“Austin Classical Guitar uses a beautiful art form to crack through the hard exterior of some of our community’s toughest young people and inspire in them a sense of beauty, passion, and self-respect.”

 

What kind of impact do you think the guitar program has on the students at Gardner Betts?

As a judge, I routinely see young people in my courtroom who suffer from the effects of abuse, neglect, poverty, mental illness, and addiction. These youth often develop a hard exterior and are not easily reached by individuals in the community who want to engage them in a positive activity. Austin Classical Guitar uses a beautiful art form to crack through the hard exterior of some of our community’s toughest young people and inspire in them a sense of beauty, passion, and self-respect. For some students this may be the first opportunity they’ve had to express themselves and their emotions.

Most of the young people at Gardner Betts are one, two, or three years behind in their education, and this becomes something they are self-conscious about. Because of this, many learn not to like school, and feel embarrassed if they don’t know something. But the great thing about the guitar program is that all the students are starting from the same place. They’re learning the language of music together. Regrettably, I think many of these students have been taught to view messing up as a failure. ACG takes those messy moments, like when a student might be having trouble with a passage of music, and turns them into moments of enlightenment, discovery, and learning.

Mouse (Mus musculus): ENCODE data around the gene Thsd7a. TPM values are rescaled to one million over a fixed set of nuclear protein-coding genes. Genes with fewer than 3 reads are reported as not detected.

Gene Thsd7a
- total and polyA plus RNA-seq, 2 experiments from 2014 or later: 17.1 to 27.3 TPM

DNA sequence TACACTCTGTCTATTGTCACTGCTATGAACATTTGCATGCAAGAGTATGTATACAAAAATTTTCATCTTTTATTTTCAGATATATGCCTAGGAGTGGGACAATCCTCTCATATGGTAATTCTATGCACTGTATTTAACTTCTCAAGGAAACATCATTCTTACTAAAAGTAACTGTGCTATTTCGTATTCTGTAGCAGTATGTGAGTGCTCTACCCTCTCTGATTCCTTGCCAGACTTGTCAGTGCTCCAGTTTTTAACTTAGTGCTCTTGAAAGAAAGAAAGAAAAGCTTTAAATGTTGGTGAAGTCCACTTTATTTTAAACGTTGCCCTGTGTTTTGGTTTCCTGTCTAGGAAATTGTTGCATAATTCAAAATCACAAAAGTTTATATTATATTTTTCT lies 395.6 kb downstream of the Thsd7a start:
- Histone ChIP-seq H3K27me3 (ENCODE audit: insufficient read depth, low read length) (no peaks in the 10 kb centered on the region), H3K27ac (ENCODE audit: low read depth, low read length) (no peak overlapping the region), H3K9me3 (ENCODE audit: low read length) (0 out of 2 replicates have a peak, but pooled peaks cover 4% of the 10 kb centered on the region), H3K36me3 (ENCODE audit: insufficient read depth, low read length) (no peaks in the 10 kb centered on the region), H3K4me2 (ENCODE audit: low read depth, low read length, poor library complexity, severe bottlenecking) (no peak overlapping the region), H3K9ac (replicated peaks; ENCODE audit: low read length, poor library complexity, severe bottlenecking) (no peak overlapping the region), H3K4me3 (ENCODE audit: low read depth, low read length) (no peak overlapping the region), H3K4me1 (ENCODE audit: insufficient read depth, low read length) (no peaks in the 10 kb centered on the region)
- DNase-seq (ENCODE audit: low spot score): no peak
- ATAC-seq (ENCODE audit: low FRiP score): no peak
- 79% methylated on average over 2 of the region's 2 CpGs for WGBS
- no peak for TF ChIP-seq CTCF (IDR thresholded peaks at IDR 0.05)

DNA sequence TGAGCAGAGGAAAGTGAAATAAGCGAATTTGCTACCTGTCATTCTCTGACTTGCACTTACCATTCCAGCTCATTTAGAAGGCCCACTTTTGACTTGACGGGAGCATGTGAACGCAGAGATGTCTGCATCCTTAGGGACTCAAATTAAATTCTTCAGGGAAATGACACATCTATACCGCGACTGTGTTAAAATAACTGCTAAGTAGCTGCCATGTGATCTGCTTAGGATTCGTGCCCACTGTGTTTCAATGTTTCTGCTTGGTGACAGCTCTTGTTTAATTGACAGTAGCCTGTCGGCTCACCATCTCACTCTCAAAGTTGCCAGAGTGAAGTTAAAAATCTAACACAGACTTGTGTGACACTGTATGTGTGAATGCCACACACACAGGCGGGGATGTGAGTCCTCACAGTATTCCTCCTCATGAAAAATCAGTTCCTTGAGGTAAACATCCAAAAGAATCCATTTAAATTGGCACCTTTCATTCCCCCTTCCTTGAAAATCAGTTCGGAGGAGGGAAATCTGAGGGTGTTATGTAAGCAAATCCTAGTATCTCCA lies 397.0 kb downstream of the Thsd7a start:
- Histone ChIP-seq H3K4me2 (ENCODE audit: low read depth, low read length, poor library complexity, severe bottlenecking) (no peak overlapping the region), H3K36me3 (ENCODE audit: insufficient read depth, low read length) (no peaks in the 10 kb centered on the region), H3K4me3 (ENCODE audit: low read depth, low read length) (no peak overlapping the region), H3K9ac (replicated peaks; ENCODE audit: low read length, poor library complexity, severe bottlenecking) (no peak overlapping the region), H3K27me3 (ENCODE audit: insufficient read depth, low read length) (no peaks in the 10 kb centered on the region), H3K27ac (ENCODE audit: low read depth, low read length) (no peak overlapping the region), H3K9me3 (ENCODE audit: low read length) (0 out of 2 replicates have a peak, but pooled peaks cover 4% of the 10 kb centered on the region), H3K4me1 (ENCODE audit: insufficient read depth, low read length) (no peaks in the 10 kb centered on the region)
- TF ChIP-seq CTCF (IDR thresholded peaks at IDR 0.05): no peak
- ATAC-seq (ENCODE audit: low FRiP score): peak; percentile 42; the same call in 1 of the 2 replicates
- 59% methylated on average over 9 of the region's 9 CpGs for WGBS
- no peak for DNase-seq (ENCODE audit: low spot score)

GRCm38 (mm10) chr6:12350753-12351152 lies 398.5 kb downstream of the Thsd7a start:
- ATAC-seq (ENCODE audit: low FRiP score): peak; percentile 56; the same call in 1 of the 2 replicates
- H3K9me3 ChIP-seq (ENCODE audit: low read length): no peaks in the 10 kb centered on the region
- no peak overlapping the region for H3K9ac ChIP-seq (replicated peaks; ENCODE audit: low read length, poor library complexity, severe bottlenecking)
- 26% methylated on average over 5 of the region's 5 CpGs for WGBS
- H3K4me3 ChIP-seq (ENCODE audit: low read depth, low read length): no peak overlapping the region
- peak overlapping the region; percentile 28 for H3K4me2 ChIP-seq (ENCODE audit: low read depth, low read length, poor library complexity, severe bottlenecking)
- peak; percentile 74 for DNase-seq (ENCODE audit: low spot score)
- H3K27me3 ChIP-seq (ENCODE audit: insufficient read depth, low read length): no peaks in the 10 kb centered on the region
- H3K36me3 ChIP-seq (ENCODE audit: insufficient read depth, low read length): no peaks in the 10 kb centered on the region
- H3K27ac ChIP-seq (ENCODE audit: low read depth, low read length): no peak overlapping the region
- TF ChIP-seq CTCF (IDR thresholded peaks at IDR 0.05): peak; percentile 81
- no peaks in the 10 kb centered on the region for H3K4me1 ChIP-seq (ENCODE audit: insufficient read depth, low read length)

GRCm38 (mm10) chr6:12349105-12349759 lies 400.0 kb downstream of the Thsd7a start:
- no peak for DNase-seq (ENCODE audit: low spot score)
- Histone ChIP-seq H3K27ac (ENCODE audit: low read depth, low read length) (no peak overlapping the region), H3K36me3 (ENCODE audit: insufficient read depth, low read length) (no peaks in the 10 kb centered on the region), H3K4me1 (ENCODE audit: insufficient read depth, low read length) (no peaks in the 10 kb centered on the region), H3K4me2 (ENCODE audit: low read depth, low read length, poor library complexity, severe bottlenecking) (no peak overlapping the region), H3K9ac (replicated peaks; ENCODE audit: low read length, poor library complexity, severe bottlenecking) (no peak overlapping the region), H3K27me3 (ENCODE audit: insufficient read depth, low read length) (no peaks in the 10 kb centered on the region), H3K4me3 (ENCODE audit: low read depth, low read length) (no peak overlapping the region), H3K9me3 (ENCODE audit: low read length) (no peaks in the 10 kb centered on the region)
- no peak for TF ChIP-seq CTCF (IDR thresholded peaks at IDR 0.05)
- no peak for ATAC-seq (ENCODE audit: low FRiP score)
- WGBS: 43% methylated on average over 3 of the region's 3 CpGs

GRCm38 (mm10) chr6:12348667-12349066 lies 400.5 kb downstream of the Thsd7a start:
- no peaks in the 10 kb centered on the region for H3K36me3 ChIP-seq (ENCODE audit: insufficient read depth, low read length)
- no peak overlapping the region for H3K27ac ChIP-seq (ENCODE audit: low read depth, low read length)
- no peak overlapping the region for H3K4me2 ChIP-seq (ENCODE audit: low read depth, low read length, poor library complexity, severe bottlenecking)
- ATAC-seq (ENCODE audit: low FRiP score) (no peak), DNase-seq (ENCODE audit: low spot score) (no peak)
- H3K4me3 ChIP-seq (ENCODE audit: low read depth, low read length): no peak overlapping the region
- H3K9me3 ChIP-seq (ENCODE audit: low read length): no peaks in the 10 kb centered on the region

Do you have a favorite memory of the guitar students at Gardner Betts?

One of the most beautiful experiences I have had with the program was seeing one of the young men perform a solo in front of a live audience while at the same time displaying a paper and tape, life size, three dimensional rendering of a guitar he had built. It is a remarkable piece of art and an expression of what this program can inspire within some of these young folks. This young man took it upon himself to create this piece of art for his instructors while his classes were on pause for the summer. It was a testament to how much passion the program had inspired in his heart.

If you are inspired by Austin Classical Guitar’s work with young people in the Juvenile Justice System, please consider making a donation to support our work today.

Eliot Fisk: The Maestro Returns

Eliot Fisk is one of the premiere classical guitarists on the planet. No stranger to Austin audiences, we’re thrilled to welcome him back for our International Series on Saturday night. Tickets are still available! There’s a preview of his program below, but first, we caught up with Eliot to talk about his views on classical music, the work of ACG, and why he thinks music can change the world.

Tell us about how you first met ACG’s Executive Director, Matt Hinsley.
UT Guitar Professor Adam Holzman is one of my oldest and dearest friends. Years ago he invited me to Austin to give a master class, and that’s when I got to meet and hear this young guitarist named Matt Hinsley for the first time. He played the first song from Vogelweide: Song Cycle by Mario Castelnuovo-Tedesco. It’s a piece for voice and guitar, and he sang and played the guitar accompaniment at the same time! Not only did he play it perfectly, but I couldn’t even criticize his German.